Gymnasts combine explosive power, strength and grace to perform routines on each piece of equipment, as well as on the floor. In addition to tumbling and apparatus skills, the gymnast must incorporate dance and flexibility moves into each routine. Throughout the entire routine, the gymnast also displays a superior sense of balance, including both static and dynamic balancing techniques.
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Many young gymnasts start by learning to balance on one knee, which prepares athletes for more advanced moves later in their training. During a knee scale, the gymnast rests with one knee touching the floor. The other leg is extended out behind the body, with the arms straight out in front or to the sides. In variations of the knee scale, gymnasts extend the leg in front of the body or out to the side.
In a standing balance, the gymnast balances on one or both feet while maintaining a pose. This type of balance may include simply extending one leg out in front of the body or out to the side. The scale represents one of the most popular standing balances, in which the gymnast extends one leg straight behind the body in an arabesque position. The arms may extend out in front of or to the side of the body, or the athlete may keep the arms in motion to add artistic merit to the routine. In a variation of this move, the Y-scale, the gymnast extends one leg out to the side of the body so that the foot remains at shoulder or head level.
In more advanced versions of the scale, the gymnast keeps the free leg straight while holding the foot or leg in front, behind or out to the side. This balance may also include standing splits in which the head either stays upright, or the upper body rests against the standing leg. In an attitude variation, the gymnast keeps the standing leg straight but bends the free leg in front of or behind the body.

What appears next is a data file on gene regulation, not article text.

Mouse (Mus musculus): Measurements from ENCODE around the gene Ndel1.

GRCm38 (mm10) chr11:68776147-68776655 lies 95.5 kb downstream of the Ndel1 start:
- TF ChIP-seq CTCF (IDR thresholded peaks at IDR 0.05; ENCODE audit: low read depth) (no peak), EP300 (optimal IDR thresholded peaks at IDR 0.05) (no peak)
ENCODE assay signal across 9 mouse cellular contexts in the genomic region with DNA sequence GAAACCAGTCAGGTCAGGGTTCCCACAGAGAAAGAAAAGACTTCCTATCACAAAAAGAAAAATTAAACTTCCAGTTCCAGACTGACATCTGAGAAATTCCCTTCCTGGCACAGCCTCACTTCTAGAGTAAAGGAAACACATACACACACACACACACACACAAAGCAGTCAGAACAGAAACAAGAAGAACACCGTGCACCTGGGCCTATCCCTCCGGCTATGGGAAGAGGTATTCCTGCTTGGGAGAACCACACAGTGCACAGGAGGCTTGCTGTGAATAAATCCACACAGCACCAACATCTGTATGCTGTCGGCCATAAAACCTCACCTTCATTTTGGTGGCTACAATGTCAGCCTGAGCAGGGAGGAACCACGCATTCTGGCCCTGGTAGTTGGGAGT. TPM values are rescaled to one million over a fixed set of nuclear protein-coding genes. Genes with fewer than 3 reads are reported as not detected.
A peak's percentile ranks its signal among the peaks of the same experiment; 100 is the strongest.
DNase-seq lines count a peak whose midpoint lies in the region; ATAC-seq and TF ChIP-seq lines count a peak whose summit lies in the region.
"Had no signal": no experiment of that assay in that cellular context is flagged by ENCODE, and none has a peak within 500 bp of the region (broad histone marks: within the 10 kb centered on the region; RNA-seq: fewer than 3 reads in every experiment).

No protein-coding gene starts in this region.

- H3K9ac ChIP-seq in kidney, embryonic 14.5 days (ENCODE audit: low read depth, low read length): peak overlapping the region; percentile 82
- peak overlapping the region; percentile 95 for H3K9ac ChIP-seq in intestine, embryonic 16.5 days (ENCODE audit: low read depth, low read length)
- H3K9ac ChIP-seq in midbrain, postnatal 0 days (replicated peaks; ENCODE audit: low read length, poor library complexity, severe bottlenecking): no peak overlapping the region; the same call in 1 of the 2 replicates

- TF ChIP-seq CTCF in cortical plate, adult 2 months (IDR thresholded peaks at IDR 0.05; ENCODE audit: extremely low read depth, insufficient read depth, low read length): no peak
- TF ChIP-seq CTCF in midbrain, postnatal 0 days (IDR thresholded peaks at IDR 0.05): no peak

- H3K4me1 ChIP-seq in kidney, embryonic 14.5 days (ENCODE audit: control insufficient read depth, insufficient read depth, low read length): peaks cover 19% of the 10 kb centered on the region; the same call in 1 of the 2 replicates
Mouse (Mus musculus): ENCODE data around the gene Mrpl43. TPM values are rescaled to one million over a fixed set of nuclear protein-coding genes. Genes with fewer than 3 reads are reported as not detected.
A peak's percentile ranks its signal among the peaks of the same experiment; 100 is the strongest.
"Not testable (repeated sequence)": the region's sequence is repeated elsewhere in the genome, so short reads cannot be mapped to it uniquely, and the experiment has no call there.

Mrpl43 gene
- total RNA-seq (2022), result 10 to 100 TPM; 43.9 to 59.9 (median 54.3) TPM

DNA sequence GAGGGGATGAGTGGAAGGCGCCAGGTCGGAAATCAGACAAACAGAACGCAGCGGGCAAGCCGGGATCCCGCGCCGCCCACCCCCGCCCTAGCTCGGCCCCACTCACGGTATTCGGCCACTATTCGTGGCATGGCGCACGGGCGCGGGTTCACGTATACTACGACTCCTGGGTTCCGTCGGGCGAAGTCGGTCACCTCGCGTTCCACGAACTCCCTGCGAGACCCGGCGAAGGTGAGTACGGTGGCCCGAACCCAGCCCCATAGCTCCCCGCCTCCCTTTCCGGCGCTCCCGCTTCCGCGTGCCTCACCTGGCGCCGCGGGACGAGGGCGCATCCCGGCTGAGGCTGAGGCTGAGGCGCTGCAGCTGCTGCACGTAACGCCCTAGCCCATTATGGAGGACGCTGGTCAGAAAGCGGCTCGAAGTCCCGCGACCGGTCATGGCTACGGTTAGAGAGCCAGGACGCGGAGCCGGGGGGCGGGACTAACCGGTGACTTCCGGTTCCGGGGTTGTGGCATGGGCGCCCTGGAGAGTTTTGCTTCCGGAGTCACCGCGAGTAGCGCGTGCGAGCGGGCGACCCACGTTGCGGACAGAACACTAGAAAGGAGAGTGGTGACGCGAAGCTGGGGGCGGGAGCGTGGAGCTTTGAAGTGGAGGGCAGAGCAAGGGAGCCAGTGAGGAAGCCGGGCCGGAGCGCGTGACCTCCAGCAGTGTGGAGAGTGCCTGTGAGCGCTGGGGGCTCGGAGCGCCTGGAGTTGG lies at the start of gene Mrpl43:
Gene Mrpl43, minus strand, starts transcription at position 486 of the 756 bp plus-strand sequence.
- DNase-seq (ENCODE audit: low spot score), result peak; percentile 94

All standing balances may be performed with the standing foot flat on the ground or with the gymnast raised up on the toes.
An arm balance consists of the athlete balancing on one or both hands or forearms. The most common move is the handstand, which requires the gymnast to balance the entire body on two hands. Athletes perform many different variations of this balance, including one-handed versions and variations of the leg position. Many of the moves performed on the beam, rings and pommel horse also incorporate different types of arm balances.
Some partner routines require a pair of gymnasts to balance one another using the hands, feet and other body parts. In the basic knee balance, one partner remains on the floor, resting on hands and knees. The other partner stands on the base partner's hips, and may or may not hold the base partner's shoulders for balance. In a foot bird balance, the base partner lies on his back and balances the other partner using only his feet. Countless variations exist to allow gymnasts to demonstrate partner balances, including versions where one partner supports the other overhead using only his hands.